"I went to Mr. Merryman's house and I identified myself and told him I was there and wanted to show him some photographs of some various people and that he had all the time in the world to look through these photographs and that I may possibly have the person involved and with this, he proceeded to look through these photographs. The individual who he identified at that time as the photograph was approximately half way in the pile. My department requires us to display approximately ten photographs. In this instance, I had twenty, including the Defendant."

The statement made by Corporal Raymon in no way zeroed in upon the photograph of the appellant anymore than it did upon any of the other 11 or 19 photographs, as the case may be. It is, in any event, implicit in any photographic viewing that the police are not engaging in an exercise in sheer futility, which would be the case if they did not "possibly have the person involved." In the case at bar, the Fourteenth Amendment was not offended. Simmons v. United States, 390 U.S. 377, 88 S. Ct. 967, 19 L. Ed. 2d 1247 (1968); Smith and Samuels v. State, 6 Md. App. 59, 250 A.2d 285; Coleman v. State, 8 Md. App. 65, 258 A.2d 42; Spencer v. State, 10 Md. App. 1, 267 A.2d 323; Perkins v. State, 11 Md. App. 527, 275 A.2d 517; Layman v. State, 14 Md. App. 215, 286 A.2d 559.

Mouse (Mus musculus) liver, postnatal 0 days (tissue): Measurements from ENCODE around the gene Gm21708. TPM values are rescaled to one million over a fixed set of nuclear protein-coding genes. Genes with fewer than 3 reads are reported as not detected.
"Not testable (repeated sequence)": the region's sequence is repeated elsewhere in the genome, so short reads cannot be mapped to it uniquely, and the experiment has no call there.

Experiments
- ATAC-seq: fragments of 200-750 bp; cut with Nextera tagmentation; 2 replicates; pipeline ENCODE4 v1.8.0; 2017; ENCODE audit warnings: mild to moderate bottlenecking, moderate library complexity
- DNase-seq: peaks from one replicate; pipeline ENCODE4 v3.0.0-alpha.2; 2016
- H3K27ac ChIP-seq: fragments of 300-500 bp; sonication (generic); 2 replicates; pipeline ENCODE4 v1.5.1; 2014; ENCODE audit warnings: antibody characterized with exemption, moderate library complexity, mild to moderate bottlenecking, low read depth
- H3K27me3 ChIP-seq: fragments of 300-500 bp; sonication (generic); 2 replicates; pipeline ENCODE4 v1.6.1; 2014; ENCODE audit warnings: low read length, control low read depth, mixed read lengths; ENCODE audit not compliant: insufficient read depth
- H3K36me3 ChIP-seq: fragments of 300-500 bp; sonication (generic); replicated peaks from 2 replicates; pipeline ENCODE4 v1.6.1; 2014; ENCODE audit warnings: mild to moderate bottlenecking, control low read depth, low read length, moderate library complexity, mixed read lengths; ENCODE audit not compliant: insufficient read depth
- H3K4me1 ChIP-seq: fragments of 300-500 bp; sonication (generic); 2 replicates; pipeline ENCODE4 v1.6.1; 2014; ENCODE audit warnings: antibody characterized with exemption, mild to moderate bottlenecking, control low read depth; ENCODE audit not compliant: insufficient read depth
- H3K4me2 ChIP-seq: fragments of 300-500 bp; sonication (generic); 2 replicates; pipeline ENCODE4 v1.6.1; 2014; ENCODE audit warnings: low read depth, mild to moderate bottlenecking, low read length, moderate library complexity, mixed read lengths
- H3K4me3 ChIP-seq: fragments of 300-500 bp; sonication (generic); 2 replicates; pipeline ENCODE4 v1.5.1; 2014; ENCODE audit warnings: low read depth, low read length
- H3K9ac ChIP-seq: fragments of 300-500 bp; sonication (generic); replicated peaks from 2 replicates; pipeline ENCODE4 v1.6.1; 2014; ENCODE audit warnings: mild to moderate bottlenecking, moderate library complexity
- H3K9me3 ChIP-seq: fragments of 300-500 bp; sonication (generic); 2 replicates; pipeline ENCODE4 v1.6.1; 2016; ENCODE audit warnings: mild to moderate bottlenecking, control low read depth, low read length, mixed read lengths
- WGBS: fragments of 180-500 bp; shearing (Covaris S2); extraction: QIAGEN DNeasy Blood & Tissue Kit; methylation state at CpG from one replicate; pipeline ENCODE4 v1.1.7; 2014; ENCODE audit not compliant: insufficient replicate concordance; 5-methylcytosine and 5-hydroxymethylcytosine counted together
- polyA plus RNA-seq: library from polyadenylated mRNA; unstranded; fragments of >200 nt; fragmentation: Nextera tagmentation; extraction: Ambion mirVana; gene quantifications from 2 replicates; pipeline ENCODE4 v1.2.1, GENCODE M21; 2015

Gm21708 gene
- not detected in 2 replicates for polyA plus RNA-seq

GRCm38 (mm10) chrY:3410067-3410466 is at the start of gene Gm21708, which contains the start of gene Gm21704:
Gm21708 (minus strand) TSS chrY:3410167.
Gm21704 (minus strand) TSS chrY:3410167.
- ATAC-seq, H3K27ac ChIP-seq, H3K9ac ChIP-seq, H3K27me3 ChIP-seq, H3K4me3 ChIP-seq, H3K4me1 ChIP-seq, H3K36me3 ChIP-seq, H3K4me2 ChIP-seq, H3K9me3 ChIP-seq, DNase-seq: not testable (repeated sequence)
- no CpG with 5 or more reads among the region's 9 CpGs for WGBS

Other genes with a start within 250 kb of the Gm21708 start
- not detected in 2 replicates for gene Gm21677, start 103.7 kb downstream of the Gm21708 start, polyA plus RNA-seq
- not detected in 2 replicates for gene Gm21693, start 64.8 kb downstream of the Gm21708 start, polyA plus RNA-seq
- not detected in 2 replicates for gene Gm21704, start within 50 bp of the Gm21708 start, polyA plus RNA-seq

Sequestration

Witnesses were ordered sequestered at the outset of the *436 trial. The State had no intention of calling Detective John Hopkins and he was not sequestered. The defense, without prior warning, contested the admissibility of an oral admission made by the appellant and, further, insisted that all policemen who were present when the admission was made be called by the State so that the appellant could cross-examine them. Although we think the court exercised its discretion properly in permitting Detective Hopkins to testify under the circumstances, the point is academic in the context of this case. The only possible prejudice that could have flowed from non-sequestration would have been that Detective Hopkins might have heard Corporal Raymon's testimony about the interrogation of the appellant. When Detective Hopkins took the witness stand, the following transpired: